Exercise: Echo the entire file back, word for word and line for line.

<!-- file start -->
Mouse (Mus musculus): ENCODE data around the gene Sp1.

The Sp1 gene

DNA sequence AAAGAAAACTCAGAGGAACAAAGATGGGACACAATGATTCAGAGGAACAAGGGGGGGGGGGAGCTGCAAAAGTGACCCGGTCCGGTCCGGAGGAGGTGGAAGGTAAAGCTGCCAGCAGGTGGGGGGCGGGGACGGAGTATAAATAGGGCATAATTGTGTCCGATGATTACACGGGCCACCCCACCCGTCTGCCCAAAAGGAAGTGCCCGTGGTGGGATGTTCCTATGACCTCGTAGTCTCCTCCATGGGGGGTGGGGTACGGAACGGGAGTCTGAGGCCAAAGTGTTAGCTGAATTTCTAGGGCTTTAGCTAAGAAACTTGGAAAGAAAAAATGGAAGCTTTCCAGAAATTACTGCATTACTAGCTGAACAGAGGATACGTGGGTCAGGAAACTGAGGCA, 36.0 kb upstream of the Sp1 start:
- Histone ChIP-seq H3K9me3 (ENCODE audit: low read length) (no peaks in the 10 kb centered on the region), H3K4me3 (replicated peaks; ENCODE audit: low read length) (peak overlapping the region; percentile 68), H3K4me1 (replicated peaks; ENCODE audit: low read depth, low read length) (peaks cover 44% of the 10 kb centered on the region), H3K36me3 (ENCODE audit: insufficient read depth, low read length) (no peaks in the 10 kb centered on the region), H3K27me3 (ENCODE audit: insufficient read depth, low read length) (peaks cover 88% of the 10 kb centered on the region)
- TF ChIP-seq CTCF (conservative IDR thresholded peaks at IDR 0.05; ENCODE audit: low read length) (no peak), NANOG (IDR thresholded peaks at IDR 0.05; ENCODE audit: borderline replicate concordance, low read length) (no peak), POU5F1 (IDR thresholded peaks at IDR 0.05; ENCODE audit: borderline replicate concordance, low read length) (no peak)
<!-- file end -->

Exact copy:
Mouse (Mus musculus): ENCODE data around the gene Sp1.

The Sp1 gene

DNA sequence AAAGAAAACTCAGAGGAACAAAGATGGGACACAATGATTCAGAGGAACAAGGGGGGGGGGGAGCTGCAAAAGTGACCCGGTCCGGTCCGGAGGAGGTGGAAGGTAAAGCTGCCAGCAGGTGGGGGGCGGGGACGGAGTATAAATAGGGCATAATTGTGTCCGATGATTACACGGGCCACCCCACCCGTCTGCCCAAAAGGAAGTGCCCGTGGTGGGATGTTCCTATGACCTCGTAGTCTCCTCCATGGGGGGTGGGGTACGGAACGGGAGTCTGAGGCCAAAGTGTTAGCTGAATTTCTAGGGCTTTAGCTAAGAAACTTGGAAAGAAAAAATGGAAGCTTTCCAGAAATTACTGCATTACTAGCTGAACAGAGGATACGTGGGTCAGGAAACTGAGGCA, 36.0 kb upstream of the Sp1 start:
- Histone ChIP-seq H3K9me3 (ENCODE audit: low read length) (no peaks in the 10 kb centered on the region), H3K4me3 (replicated peaks; ENCODE audit: low read length) (peak overlapping the region; percentile 68), H3K4me1 (replicated peaks; ENCODE audit: low read depth, low read length) (peaks cover 44% of the 10 kb centered on the region), H3K36me3 (ENCODE audit: insufficient read depth, low read length) (no peaks in the 10 kb centered on the region), H3K27me3 (ENCODE audit: insufficient read depth, low read length) (peaks cover 88% of the 10 kb centered on the region)
- TF ChIP-seq CTCF (conservative IDR thresholded peaks at IDR 0.05; ENCODE audit: low read length) (no peak), NANOG (IDR thresholded peaks at IDR 0.05; ENCODE audit: borderline replicate concordance, low read length) (no peak), POU5F1 (IDR thresholded peaks at IDR 0.05; ENCODE audit: borderline replicate concordance, low read length) (no peak)